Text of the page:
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Just because you are an HCE doen't mean you are automatically limited as to how much you can put in the plan. If the lowered poaid employees are contributing you should be ok. Your emplooyer may also set up a Safe Harbor plan to be exempt from the testing requirements that can limit the HCEs.

In large corporations, I think that it is naive to suppose that lower paid HCE's have any influence at all on the company's decisions in setting 401k contribution limits for both LCE's and HCE's, matching rates, vesting schedules, Safe Harbor plans, education reimbursement plans, etc. In my experience (which I admit may be limited), only the high end of HCE's (minimum salary of at least $500,000) influence and/or decide these matters, regardless of the extent LCE's participate in such plans (i.e. getting LCE's to contribute more does nothing). As such, the fact that the company's "elite" sets 401k contribution limits for LCE's and HCE's has the effect of limiting 401k contributions to significantly less than the current $10,500 allowed by law for essentially all but higher-paid HCE's (in my current company -- those who make $175,000+).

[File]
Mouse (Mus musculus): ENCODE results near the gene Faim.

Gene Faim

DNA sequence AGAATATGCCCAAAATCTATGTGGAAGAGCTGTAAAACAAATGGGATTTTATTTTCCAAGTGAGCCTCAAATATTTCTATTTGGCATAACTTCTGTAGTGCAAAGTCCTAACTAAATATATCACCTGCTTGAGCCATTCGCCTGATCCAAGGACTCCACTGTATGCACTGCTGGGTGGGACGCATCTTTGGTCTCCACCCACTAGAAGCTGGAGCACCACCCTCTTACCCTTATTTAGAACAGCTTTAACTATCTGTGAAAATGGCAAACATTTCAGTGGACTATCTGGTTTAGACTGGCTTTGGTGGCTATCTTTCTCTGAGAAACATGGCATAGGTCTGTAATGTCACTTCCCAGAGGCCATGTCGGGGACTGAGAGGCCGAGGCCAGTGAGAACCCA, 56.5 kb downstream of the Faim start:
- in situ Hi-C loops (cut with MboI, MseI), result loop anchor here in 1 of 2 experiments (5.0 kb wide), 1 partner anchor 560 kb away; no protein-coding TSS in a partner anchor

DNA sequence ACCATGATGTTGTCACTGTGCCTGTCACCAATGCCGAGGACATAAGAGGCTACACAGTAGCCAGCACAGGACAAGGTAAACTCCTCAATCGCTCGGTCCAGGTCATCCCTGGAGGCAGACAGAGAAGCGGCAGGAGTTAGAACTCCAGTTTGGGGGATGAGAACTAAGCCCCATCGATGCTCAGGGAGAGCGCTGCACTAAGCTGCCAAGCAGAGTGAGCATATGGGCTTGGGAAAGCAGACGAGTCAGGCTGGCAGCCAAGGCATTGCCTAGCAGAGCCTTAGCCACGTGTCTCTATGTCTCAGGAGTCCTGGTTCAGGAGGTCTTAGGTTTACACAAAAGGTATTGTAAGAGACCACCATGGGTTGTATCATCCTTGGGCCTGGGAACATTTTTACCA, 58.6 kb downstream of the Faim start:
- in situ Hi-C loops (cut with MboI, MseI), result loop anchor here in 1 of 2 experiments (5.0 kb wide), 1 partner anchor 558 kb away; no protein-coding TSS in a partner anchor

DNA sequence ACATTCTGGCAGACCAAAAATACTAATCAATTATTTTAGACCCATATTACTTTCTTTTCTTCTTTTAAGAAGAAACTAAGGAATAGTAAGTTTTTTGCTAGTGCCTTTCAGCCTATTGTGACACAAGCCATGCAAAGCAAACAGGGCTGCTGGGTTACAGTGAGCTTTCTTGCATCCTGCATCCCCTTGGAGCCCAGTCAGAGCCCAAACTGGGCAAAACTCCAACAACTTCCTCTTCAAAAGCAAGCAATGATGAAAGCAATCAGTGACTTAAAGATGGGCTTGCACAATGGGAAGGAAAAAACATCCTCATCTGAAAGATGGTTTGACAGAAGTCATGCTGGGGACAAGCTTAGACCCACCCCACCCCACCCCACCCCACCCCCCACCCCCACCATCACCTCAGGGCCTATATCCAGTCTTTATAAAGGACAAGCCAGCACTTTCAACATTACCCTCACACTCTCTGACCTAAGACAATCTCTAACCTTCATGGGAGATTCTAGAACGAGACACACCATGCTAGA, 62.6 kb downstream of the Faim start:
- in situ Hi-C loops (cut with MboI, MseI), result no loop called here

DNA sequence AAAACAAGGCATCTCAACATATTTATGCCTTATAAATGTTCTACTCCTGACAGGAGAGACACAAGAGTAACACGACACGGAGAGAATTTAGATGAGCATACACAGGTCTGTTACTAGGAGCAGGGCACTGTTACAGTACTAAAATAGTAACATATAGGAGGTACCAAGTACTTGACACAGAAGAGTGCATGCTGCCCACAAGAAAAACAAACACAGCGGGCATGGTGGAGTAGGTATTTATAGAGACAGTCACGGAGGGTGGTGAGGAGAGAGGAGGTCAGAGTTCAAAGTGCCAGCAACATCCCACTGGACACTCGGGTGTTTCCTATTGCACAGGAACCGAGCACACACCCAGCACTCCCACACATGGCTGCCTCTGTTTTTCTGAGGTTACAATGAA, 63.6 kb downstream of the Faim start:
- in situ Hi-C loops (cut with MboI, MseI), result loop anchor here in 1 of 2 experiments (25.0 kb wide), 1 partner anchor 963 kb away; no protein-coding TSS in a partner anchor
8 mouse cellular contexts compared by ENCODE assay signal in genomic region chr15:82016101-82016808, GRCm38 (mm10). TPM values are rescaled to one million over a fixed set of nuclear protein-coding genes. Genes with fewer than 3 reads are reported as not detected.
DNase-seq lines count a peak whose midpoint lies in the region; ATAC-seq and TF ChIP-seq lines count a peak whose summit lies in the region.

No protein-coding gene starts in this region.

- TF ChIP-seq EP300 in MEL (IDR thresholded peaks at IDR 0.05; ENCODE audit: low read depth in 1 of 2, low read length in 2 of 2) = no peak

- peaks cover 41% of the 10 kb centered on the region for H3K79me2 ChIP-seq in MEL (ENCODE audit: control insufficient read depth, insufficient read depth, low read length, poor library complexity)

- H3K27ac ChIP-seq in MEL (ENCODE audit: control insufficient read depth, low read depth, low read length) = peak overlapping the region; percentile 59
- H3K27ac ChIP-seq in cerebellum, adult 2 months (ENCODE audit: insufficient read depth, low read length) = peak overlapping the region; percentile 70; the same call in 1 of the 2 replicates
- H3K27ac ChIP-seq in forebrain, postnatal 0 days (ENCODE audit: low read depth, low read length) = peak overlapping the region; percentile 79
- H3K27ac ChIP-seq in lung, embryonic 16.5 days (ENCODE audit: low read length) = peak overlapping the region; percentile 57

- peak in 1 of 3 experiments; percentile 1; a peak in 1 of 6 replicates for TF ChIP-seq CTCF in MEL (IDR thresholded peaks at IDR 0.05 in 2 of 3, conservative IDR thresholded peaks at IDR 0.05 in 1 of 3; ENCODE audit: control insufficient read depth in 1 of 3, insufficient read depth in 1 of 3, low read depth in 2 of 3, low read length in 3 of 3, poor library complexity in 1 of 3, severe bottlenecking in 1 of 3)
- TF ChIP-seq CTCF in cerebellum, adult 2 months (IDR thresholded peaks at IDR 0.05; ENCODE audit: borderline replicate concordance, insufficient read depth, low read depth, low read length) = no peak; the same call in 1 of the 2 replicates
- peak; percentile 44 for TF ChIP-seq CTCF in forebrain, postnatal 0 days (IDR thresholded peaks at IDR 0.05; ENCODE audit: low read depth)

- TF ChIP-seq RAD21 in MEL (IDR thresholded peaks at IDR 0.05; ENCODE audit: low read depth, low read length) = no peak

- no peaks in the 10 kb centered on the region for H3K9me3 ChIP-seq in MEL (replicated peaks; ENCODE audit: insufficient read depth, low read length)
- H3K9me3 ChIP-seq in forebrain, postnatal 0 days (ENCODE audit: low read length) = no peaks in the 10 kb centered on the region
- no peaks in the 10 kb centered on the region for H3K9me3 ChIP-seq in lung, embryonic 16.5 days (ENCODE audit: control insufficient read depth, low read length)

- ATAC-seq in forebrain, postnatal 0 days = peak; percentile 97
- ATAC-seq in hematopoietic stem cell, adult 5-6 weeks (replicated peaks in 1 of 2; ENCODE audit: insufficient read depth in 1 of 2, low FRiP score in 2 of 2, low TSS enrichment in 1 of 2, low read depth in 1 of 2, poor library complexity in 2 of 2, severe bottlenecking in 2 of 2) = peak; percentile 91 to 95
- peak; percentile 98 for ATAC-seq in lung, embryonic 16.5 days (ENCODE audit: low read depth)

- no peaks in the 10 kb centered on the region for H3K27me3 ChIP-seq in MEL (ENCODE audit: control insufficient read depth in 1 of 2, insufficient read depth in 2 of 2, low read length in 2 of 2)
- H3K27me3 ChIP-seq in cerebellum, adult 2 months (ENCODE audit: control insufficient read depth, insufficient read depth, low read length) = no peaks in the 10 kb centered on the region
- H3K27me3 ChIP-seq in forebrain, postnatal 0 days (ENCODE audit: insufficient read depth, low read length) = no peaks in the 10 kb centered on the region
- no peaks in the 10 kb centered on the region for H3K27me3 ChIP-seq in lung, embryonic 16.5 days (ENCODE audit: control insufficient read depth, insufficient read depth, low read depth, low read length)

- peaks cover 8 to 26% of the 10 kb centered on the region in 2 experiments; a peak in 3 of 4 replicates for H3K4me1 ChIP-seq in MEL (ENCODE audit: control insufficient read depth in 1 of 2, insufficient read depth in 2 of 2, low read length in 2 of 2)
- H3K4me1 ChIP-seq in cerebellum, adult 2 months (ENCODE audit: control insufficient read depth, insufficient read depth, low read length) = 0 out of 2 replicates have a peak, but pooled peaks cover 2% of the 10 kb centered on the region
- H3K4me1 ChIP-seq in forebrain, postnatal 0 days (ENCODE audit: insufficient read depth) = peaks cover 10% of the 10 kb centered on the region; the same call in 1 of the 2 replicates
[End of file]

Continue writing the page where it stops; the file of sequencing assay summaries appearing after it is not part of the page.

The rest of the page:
I realise this view is cynical, but I believe it also describes reality to a large extent in big companies. Certainly, in smaller companies, the situation can be different (where lower-paid HCE's, and even LCE's, can actually have an influence on such matters).

The question now is...what should be done to prevent companies' higher-paid HCE's from manipulating existing laws this way so that more people (both LCE's and lower-paid HCE's) are allowed to participate in the current $10,500 cap?

Note the inequality of the current system becomes worse as the "cap" increases over the next few years, thereby allowing only higher-paid HCE's participating therein.
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